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Distinguished member
Oct 31, 2006
Lost a loved one
My dad's version of ALS started in his backand neck. He still had reasonable arm and leg strength, but his back just started to keel over, and he couldn't hold his head up. For 2 years doctors were telling him it was osteoporosis ( but his bone density test didn't show this). I don't know if this is an unusual aspect the disease, or if others have experienced this kyphosis as well. Dad has tried 2 different kinds of neck braces, neither of which works very well, and both of which are uncomfortable. One goes between his chest and his chin, and presses painfully in both locations. It is easily portable and does help him see where he is going, but he hates to wear it. The other is a plastic brace that goes up his back and behind his head with a strap that goes around his forehead. This one requires considerable assistance to put on and hurts his forehead. When he sits down, which he has to do frequently to rest, the strap rides up on his head and has to be readjusted. My questions are: Do other people have kyphosis? What, if anything have you found to help? Any neck braces that work better?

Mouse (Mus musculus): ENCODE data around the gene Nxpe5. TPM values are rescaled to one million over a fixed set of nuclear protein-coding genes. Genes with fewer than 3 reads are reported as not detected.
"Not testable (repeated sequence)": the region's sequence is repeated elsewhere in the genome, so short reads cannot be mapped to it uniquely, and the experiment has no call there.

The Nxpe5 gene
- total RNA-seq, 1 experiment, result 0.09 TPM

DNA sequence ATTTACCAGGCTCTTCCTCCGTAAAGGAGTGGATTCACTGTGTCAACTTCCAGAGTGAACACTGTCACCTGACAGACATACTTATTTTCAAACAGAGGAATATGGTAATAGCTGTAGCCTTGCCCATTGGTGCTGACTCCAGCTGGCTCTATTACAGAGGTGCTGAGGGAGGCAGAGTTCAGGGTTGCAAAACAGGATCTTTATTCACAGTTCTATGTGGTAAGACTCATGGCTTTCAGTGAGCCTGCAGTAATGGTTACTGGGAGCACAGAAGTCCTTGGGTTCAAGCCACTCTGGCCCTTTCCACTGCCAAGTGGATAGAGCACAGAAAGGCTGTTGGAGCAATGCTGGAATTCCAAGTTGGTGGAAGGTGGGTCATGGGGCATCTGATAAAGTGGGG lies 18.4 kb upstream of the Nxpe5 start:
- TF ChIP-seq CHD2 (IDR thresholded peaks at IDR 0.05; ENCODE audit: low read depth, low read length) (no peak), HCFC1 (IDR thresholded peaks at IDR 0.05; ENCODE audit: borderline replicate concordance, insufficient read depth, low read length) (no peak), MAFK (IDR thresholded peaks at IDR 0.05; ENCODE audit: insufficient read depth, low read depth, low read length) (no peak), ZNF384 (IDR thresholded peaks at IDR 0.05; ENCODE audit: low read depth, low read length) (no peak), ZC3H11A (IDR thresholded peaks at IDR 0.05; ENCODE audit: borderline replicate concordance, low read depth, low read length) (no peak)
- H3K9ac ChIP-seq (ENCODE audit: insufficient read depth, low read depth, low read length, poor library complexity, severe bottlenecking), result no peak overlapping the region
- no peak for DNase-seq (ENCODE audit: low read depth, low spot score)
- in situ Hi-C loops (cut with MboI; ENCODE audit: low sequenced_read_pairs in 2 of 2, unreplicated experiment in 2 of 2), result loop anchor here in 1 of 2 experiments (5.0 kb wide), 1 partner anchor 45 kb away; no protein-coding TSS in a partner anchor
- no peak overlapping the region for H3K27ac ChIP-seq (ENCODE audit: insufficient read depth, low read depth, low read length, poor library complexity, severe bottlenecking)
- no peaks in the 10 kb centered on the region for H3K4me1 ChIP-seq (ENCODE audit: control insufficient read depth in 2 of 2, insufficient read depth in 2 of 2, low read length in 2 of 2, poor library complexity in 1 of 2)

hboyajian, I opperate my computer with a headmouse so I'm moving my head around all day long. Last year my neck became much weaker, to the point where I could only use my computer for a few hours per-day and even that was hard. I now use the brace that I think your Dad tried, the one that goes between my chest and chin... At first, I too found it uncomfortable, it really hurt my chest, it left painful black and blue marks... The person that designed it Obviously didn't have neck weakness. However, after doing some research, I concluded that it was the brace that best fit my needs because it holds my head up, but still allows me enough movement to type on my computer like I'm doing right now. I solved the pain issue by having my wife cut pieces of memory foam and place one between my chest and the brace and another one under my chin. This has worked very well, I use the brace at least eight hours per-day with no discomfort at all. I hope this will work for him.
Memory foam is great for people with ALS, I use it for other things too.
Memory foam is a great idea. He could use some of that to improve seating arrangements as well. Thanks.
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